I was thinking about a certain situation.

Suppose that one week ago, I played basketball once, and that today I was talking with a friend.

I: I played basketball once last week.

My friend: Did you have fun?

I: Not bad, but I didn't play well because I haven't played in a long time.

I am really not sure whether I should use "haven't" or "hadn't" here. Please let me hear your opinions.

  • But you have played basketball recently, since you played it last week. Before that, however, you had not. – Anonym Aug 15 '14 at 9:02
  • Several answers have been given that address and adequately answer your question; you should accept one of them as the correct answer by clicking on the ‘✔’ mark next to the up- and downvote buttons on the left side of the answer. – Janus Bahs Jacquet Sep 14 '14 at 10:45
  • I'd be more worried about answering "Did you have fun?" with "Not bad." – Kaz Dragon Feb 11 '15 at 14:37

Not bad, but I didn't play well because I hadn't played in a long time.

I think hadn't should be used here because it refers to past time that has ended when you played: So essentially, it looks like this:

[Further Past (1)————————]{Past (2)———}————— Present (3)

  1. You not playing in a long time (includes the braces) EDIT: This corresponds to "I hadn't played in a long time", but when (2) occurred, you had then played.
  2. You finally playing (continues until the end of match [marked by the end "}"]. EDIT: This corresponds to "I didn't play well")
  3. You talking about it. (EDIT: This corresponds to the present, which is when you are talking about/mentioning it.

I hope that is intelligible enough to help!

  • But many native speakers would use perfect past in that situation.Especailly when the event was not so long ago.For example, if it's "I played basketball yesterday", I believe many native speakers would use perfect past. – Jackrina Aug 15 '14 at 9:30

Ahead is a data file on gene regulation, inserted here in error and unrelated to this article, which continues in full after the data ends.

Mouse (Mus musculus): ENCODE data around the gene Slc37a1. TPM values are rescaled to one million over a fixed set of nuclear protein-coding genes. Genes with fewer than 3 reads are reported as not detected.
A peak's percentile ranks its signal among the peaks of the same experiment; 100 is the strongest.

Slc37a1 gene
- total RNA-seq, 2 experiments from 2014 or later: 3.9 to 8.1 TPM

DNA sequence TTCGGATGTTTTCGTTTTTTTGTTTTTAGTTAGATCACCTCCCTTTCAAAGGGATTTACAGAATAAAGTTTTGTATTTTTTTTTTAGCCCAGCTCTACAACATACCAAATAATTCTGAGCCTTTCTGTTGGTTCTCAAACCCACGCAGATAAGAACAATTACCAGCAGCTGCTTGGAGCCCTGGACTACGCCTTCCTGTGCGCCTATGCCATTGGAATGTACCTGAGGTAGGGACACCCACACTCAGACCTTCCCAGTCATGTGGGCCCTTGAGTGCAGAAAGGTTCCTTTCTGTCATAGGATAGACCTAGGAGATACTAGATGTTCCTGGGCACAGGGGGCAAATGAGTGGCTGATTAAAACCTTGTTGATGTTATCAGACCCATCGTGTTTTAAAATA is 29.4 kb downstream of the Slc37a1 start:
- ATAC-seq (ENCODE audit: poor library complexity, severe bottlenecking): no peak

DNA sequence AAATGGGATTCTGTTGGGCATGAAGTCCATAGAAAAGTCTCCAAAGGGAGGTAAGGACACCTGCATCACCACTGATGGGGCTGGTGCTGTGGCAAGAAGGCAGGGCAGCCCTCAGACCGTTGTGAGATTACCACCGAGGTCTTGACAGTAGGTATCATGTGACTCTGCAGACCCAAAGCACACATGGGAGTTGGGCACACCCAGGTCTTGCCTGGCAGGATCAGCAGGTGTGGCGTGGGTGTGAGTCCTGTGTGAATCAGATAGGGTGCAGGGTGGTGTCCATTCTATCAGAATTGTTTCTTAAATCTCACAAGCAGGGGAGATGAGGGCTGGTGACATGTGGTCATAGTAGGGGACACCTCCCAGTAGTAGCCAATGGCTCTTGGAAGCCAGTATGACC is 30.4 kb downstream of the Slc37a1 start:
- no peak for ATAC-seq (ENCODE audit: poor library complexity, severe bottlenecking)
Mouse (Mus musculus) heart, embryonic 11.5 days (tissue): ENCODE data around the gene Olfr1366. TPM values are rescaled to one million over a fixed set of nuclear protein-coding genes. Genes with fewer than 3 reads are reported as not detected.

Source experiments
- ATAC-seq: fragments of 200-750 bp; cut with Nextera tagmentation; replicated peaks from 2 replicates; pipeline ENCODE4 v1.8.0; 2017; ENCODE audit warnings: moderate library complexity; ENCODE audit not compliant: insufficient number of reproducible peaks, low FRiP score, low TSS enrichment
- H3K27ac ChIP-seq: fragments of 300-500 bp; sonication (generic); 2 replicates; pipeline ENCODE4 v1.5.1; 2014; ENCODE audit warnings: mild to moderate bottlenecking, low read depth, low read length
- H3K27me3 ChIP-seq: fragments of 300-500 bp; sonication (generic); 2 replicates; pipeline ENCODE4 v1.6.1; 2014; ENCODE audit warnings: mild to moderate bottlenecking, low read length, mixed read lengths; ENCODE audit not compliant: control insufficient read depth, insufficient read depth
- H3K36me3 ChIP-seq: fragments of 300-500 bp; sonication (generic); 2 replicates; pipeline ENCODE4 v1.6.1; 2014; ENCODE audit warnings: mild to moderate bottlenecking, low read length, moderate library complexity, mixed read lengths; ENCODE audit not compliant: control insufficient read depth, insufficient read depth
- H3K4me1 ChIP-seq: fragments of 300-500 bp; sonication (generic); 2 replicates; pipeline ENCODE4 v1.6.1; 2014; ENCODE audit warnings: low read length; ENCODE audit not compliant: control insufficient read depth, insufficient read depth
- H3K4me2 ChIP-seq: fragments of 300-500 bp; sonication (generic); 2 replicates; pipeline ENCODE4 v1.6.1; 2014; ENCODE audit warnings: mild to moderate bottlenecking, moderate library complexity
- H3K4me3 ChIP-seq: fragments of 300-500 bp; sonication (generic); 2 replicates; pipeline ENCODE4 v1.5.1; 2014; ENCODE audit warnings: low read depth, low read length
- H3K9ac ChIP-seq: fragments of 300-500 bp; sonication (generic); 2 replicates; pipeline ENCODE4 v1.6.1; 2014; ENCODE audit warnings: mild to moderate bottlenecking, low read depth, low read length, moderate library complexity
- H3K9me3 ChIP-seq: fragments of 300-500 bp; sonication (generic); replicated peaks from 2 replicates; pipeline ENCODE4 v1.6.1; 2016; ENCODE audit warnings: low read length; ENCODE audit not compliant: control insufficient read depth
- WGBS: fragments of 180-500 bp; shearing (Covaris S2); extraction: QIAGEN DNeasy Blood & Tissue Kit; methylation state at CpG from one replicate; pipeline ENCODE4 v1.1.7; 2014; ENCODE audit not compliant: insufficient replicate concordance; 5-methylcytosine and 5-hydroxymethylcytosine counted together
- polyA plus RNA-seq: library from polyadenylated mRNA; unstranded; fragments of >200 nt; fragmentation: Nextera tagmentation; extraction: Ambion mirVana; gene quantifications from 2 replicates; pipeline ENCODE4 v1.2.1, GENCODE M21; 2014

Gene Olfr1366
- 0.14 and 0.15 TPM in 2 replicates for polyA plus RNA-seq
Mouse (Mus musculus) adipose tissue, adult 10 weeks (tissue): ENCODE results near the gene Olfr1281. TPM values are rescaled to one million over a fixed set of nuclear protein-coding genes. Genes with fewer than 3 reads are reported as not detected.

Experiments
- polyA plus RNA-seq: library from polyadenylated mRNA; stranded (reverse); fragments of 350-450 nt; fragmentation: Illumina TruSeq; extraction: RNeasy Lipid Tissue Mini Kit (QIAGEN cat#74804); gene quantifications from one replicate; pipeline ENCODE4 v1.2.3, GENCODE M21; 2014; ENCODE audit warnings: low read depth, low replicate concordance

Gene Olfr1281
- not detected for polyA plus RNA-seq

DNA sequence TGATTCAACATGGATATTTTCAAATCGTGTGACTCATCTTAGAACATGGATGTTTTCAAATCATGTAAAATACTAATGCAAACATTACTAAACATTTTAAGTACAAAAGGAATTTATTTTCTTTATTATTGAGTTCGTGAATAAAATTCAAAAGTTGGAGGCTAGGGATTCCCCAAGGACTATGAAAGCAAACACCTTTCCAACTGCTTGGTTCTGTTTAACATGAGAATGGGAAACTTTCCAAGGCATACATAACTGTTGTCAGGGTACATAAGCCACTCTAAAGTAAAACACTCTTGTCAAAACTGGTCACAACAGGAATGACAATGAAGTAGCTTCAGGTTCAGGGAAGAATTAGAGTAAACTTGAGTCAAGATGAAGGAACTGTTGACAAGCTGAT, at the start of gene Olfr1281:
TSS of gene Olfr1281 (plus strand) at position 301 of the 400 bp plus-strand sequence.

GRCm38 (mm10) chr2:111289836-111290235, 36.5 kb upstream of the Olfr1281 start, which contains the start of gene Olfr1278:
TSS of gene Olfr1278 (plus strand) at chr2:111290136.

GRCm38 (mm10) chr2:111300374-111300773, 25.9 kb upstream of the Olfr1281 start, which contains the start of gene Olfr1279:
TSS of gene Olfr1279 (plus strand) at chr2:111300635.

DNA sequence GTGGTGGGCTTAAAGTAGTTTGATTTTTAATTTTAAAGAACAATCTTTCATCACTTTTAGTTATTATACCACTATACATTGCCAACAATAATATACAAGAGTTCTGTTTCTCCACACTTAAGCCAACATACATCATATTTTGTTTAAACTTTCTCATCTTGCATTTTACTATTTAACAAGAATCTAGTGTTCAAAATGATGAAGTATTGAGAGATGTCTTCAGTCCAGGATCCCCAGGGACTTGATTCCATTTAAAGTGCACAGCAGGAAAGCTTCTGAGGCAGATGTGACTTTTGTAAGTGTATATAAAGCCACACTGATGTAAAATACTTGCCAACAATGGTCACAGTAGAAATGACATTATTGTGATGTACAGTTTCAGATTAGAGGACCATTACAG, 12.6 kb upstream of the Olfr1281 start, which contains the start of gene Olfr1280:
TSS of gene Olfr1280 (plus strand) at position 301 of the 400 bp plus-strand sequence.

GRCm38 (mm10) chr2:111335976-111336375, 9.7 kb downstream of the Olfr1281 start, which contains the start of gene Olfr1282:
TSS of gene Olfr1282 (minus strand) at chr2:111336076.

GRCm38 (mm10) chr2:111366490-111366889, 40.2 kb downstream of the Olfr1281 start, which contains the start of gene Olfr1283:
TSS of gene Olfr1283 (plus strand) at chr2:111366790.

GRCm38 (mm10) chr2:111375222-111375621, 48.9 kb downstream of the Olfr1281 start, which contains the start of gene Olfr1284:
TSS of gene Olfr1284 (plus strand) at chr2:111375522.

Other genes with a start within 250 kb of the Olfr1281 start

• @Jackrina I don't see your contention. I'm suggesting you use the past perfect. – Jasper Locke Aug 15 '14 at 9:56
  • I know, what about this point of view. " But I'd guess that 90+% of native speakers would use 'Because I haven't played in a long time', notionally grouping {'last week' to 'now'} into 'the present' when contrasted with the previous time 'I' played. – Edwin Ashworth 2 hours ago " – Jackrina Aug 15 '14 at 10:29
  • No, I don't think that's correct. The because clause refers to prior to this point in time: "I played basketball once last week." On the yesterday question, they probably would be more likely to use the past perfect in the because-clause (if I'm understanding that question right). – Jasper Locke Aug 15 '14 at 10:43
  • Okay, what about 'I played basketball this morning', and I was talking with my friend in the afternoon. Should I still use ' I hadn't played in a long time' ? – Jackrina Aug 15 '14 at 10:48

A simple school grammar rule, "Past tense is followed by the past tense"

Haven't is present prefect and so not correct in this case. Hadn't is fine.

  • I'm afaid the rule doesn't quite apply here. What if I played basketball yesterday. It's also in the past, but 'haven't ' could be used. – Jackrina Aug 15 '14 at 7:39
  • When 1st part of the sentence is in the past, then second part of the same sentence has to follow the rule. – JuliandotNut Aug 15 '14 at 7:40